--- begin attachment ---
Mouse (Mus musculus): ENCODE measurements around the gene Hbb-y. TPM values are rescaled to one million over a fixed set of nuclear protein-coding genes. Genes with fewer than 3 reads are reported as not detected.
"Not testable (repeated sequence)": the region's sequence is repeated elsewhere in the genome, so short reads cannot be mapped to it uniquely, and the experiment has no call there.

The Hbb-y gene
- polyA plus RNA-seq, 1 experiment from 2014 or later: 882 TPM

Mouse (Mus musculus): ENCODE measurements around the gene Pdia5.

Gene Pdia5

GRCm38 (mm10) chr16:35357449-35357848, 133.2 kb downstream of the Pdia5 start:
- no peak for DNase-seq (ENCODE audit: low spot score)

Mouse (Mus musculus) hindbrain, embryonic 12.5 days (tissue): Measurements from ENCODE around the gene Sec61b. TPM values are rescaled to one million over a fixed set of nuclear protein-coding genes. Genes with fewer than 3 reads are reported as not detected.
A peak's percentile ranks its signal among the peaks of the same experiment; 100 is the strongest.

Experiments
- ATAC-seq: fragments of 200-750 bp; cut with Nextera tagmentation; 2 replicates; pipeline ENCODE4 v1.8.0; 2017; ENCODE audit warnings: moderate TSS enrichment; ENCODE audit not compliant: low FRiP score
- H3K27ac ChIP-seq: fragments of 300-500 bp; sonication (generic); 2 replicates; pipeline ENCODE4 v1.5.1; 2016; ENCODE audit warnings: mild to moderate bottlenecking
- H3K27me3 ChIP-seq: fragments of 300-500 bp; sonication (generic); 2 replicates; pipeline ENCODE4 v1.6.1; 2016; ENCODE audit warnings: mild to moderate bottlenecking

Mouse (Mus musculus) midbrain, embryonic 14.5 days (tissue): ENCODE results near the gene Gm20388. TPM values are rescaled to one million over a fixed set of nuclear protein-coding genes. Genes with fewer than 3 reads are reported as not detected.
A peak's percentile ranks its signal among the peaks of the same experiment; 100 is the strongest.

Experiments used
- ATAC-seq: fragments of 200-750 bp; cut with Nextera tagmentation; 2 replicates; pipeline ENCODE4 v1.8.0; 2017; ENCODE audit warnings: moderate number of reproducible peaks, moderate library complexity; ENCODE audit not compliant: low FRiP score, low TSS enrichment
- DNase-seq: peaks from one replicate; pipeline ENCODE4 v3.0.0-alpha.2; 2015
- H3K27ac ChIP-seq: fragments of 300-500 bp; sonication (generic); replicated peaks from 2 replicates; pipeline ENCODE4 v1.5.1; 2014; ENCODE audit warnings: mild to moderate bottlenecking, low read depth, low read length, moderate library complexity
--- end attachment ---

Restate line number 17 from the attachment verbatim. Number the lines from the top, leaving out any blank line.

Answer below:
Experiments used